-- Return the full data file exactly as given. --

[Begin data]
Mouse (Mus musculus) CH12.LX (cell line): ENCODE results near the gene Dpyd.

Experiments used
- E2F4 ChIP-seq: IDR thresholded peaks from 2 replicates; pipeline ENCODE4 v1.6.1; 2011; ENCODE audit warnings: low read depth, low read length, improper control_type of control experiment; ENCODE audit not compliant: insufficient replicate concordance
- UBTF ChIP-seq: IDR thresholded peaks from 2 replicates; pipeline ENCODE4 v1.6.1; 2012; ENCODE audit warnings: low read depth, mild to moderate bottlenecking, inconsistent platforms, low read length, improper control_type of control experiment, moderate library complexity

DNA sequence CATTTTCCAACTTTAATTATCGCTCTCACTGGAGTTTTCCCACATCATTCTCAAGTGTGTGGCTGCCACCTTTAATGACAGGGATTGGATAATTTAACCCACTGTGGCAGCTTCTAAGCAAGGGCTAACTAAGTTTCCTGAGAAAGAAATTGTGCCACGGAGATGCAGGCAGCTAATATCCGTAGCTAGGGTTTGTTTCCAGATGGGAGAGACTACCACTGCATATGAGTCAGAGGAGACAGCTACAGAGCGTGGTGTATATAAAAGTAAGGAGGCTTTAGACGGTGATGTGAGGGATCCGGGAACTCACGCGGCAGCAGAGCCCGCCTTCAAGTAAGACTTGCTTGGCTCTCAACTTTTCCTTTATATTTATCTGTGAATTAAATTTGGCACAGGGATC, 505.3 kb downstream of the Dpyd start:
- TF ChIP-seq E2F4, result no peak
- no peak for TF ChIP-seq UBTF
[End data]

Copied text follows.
Mouse (Mus musculus) CH12.LX (cell line): ENCODE results near the gene Dpyd.

Experiments used
- E2F4 ChIP-seq: IDR thresholded peaks from 2 replicates; pipeline ENCODE4 v1.6.1; 2011; ENCODE audit warnings: low read depth, low read length, improper control_type of control experiment; ENCODE audit not compliant: insufficient replicate concordance
- UBTF ChIP-seq: IDR thresholded peaks from 2 replicates; pipeline ENCODE4 v1.6.1; 2012; ENCODE audit warnings: low read depth, mild to moderate bottlenecking, inconsistent platforms, low read length, improper control_type of control experiment, moderate library complexity

DNA sequence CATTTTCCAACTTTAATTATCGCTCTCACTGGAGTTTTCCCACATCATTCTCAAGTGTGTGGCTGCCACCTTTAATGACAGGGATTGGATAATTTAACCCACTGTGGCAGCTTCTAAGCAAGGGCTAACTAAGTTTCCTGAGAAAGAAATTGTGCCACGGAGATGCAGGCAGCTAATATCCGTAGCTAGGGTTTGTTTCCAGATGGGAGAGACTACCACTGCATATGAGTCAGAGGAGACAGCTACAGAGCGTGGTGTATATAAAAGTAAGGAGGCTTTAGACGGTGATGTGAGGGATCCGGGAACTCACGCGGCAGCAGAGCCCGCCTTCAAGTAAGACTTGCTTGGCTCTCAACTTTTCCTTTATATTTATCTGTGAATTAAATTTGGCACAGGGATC, 505.3 kb downstream of the Dpyd start:
- TF ChIP-seq E2F4, result no peak
- no peak for TF ChIP-seq UBTF